No more water: A review of James Baldwin’s classic, ‘The Fire Next Time’

The honorable and revolutionary James Baldwin approaches his book, The Fire Next Time, with an inferno-like, and an almost always irritated spirit — something you must have if you are conscious of the plight of race in America.

Baldwin opens up with a short letter to his nephew who is approaching a crucial age in his life — 15. Uncle James, or sometimes known as Jimmy, offers his nephew some hope as he matures along his journey, but he also informs on the truth about his race, his Blackness, and how people will see and treat him along the way.

In The Fire Next Time, we learn that Jimmy was raised by a pastor, which inspires him to become one himself. Baldwin draws closer to the bible and the church, and with a keen observation, he is able to see some troubles in the church and the bible. His observations impact him in a major way due to his other battles with race and sexuality. He recalls himself walking through the streets of Harlem, remembering the looks and glares,  as well as the voices and conversations that reverberated off the concrete in those forgettable moments.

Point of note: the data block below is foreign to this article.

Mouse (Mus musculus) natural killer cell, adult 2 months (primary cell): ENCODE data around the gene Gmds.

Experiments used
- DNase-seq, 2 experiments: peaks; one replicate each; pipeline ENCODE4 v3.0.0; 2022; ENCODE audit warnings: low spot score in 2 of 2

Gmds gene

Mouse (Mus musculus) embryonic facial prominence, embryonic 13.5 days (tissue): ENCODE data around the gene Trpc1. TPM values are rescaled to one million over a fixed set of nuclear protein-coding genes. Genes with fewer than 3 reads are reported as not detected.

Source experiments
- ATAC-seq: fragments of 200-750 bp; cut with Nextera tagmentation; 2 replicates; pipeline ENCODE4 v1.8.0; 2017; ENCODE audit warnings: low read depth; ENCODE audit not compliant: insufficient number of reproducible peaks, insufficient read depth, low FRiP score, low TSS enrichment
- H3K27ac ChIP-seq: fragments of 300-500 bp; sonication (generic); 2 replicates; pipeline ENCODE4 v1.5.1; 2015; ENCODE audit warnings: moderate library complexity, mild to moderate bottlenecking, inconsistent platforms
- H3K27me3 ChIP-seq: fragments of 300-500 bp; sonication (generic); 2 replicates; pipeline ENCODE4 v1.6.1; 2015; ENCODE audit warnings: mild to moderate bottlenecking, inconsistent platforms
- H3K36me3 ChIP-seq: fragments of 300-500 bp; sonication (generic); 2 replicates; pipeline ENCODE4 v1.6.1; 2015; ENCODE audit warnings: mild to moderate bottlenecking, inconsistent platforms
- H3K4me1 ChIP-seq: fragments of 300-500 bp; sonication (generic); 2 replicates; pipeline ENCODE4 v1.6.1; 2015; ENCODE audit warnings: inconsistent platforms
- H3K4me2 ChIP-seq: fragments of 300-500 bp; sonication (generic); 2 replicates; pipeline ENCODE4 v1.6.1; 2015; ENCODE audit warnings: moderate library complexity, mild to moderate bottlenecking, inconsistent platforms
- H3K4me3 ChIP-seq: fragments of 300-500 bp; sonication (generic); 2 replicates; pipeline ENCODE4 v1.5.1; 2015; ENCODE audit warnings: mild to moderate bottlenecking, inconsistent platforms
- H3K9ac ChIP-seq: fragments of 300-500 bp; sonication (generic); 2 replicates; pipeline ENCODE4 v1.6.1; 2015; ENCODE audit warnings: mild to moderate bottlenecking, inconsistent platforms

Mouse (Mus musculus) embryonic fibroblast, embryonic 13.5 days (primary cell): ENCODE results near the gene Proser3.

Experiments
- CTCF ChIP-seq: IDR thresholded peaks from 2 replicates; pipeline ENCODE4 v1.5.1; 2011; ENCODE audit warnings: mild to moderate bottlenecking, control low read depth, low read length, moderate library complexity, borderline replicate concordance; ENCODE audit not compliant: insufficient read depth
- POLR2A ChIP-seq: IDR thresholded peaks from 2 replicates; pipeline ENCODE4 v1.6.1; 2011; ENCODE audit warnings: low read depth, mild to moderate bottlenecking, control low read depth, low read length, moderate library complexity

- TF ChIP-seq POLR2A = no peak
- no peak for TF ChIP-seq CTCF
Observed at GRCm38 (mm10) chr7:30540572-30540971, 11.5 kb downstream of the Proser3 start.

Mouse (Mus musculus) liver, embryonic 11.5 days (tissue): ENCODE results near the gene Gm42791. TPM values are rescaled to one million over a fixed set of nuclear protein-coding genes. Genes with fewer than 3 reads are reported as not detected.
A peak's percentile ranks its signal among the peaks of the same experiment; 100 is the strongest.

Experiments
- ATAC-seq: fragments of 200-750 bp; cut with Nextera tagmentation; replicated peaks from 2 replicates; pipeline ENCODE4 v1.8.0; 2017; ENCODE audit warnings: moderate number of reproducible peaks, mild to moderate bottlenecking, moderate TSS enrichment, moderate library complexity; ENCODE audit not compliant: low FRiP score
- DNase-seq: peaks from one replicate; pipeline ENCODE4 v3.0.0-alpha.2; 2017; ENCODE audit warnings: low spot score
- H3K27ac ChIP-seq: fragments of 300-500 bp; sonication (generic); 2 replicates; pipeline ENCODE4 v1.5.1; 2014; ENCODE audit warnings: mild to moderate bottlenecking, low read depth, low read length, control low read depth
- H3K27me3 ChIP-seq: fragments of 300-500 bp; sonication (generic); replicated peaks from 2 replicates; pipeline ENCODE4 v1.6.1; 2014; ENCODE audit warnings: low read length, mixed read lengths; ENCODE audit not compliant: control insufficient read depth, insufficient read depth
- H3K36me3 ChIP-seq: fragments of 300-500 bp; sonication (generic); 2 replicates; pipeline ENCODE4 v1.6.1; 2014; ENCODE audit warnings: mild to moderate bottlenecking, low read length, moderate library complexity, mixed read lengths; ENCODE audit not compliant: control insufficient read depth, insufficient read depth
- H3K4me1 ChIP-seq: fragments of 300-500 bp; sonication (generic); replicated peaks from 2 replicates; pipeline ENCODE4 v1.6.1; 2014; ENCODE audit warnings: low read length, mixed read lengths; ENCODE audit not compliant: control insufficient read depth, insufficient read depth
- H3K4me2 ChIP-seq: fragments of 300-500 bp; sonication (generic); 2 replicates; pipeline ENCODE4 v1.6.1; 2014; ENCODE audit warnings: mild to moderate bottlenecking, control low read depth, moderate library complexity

The book takes us to the dinner table, where Baldwin sits with members of the Nation of Islam, including Elijah Muhammad. The followers of Muhammad listen and react to statements such as White people being labeled devils — sentiments unknown to Baldwin at the time.

This dinner with the Nation sparks many thoughts around God and people’s dependence on him. Stemming from his realization about the church, Baldwin realized that the only way to create a better America, is to do it through work, not prayer alone.

by Isaiah J. Reese
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